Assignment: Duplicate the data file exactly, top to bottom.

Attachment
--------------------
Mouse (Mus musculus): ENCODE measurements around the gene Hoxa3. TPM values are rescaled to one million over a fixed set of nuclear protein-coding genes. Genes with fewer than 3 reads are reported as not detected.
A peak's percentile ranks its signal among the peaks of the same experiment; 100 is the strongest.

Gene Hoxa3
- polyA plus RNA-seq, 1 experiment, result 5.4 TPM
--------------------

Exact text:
Mouse (Mus musculus): ENCODE measurements around the gene Hoxa3. TPM values are rescaled to one million over a fixed set of nuclear protein-coding genes. Genes with fewer than 3 reads are reported as not detected.
A peak's percentile ranks its signal among the peaks of the same experiment; 100 is the strongest.

Gene Hoxa3
- polyA plus RNA-seq, 1 experiment, result 5.4 TPM